The Impact of Pharmaceutical Innovation on Premature Mortality, Hospital Separations, and Cancer Survival in Australia

26 Pages Posted: 11 Sep 2017

See all articles by Frank R. Lichtenberg

Frank R. Lichtenberg

Columbia Business School - Finance and Economics; National Bureau of Economic Research (NBER); CESifo (Center for Economic Studies and Ifo Institute for Economic Research)

Date Written: September 2017

Abstract

I analyse the effect that pharmaceutical innovation had on premature (before age 75 and 80) mortality from all diseases in Australia during the period 1998–2011 by investigating whether the diseases that experienced more pharmaceutical innovation had larger declines in premature mortality. My estimates indicate that 60 per cent of the 1998–2011 decline in premature (before age 75) mortality was due to previous pharmaceutical innovation. They also indicate that previous pharmaceutical innovation accounted for 40 per cent of the 1986–2007 increase (from 49.0 per cent to 61.6 per cent) in the 5‐year relative cancer survival rate, controlling for mean age at diagnosis and the number of patients diagnosed, and that if no new drugs had been introduced during 1986–1999, the number of hospital separations in 2011 would have been about 13 per cent higher, ceteris paribus. My estimates indicate that new drugs listed on the Pharmaceutical Benefits Scheme during 1989–2002 reduced the number of life‐years lost from all diseases before ages 75 and 80 in 2011 by 143,639 and 257,602, respectively, and that the innovation was cost‐saving: the reduction in hospital expenditure attributable to it exceeded expenditure on the drugs. Even if it completely ignores the apparent reduction in hospital expenditure, the evidence indicates that pharmaceutical innovation was highly cost‐effective.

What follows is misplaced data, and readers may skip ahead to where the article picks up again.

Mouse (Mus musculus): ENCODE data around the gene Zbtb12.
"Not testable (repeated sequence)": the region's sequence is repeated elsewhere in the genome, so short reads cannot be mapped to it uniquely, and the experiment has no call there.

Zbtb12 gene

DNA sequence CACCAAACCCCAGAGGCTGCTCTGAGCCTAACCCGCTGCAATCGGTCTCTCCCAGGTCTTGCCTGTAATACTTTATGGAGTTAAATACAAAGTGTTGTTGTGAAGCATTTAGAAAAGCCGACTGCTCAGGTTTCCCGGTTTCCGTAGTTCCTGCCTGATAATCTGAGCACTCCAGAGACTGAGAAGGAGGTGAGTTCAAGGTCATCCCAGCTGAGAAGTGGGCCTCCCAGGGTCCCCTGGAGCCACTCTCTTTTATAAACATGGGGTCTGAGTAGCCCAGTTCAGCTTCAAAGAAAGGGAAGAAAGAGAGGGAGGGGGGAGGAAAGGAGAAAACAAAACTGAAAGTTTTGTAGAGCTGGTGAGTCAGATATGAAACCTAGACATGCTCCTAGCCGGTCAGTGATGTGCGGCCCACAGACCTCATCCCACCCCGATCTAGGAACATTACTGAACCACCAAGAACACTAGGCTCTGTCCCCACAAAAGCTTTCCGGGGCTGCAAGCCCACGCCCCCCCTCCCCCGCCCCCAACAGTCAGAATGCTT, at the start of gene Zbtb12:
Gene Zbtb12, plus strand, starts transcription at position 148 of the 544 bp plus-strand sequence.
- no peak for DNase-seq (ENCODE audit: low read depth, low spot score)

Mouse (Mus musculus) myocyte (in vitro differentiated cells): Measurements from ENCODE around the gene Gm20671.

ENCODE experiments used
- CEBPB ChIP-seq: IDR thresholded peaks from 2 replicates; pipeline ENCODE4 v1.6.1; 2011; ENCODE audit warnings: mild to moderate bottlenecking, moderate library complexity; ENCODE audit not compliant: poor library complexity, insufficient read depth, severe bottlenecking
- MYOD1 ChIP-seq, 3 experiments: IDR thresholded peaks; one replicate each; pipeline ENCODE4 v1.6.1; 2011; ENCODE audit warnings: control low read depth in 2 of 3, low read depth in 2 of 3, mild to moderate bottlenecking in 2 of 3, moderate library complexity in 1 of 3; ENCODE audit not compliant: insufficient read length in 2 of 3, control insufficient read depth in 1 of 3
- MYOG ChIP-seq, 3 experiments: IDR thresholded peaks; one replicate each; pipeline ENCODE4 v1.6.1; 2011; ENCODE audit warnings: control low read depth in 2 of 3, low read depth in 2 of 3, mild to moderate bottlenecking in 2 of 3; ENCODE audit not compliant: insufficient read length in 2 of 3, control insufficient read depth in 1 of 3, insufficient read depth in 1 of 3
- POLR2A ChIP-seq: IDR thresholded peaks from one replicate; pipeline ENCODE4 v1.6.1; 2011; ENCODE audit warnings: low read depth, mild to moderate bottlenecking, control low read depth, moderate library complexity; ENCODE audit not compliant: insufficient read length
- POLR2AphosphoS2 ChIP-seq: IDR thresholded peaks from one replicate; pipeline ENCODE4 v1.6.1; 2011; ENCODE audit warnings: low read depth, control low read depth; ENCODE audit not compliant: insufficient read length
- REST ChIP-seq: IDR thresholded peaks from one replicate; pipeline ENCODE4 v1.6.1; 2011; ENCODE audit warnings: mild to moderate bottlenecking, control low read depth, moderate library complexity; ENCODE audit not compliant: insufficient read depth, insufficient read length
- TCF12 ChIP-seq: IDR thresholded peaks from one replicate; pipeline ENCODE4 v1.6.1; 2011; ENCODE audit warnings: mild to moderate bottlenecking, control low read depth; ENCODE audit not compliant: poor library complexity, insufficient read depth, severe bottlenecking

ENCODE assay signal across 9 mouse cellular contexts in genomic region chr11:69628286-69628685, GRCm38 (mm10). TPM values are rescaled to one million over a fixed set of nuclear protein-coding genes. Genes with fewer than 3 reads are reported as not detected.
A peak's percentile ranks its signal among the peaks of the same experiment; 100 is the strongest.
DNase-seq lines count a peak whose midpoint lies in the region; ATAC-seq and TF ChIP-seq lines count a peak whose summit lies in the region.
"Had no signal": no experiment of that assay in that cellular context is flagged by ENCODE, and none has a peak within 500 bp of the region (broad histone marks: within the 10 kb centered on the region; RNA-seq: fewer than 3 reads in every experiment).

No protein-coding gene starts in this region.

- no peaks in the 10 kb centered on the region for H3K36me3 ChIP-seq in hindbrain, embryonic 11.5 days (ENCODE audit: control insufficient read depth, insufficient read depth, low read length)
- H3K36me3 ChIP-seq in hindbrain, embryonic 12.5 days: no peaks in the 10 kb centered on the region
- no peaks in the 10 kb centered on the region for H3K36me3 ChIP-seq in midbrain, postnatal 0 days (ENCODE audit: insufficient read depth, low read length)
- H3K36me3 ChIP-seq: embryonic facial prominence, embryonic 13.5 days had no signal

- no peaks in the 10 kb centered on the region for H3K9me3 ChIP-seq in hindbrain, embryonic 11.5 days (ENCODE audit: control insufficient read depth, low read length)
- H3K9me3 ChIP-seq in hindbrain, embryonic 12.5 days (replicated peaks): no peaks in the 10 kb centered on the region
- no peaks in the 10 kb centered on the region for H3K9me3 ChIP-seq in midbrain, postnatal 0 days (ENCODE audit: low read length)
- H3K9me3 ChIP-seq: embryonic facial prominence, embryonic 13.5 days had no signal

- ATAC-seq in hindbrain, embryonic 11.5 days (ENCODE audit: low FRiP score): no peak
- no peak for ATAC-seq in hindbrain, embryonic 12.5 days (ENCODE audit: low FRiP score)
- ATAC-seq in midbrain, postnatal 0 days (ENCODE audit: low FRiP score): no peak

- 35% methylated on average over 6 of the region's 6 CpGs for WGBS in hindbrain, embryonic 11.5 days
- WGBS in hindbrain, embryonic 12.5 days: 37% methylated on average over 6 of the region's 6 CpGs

Suggested Citation

Lichtenberg, Frank R., The Impact of Pharmaceutical Innovation on Premature Mortality, Hospital Separations, and Cancer Survival in Australia (September 2017). Economic Record, Vol. 93, Issue 302, pp. 353-378, 2017, Available at SSRN: https://ssrn.com/abstract=3034014 or http://dx.doi.org/10.1111/1475-4932.12332

Frank R. Lichtenberg (Contact Author)

Columbia Business School - Finance and Economics ( email )

3022 Broadway
504 Uris Hall, Dept. of Finance & Economics
New York, NY 10027
United States
212-854-4408 (Phone)
212-316-9219 (Fax)

HOME PAGE: http://https://www8.gsb.columbia.edu/cbs-directory/detail/frl1

National Bureau of Economic Research (NBER)

1050 Massachusetts Avenue
Cambridge, MA 02138
United States

CESifo (Center for Economic Studies and Ifo Institute for Economic Research)

Poschinger Str. 5
Munich, DE-81679
Germany

Here is the Coronavirus
related research on SSRN

Paper statistics

Downloads
0
Abstract Views
106
PlumX Metrics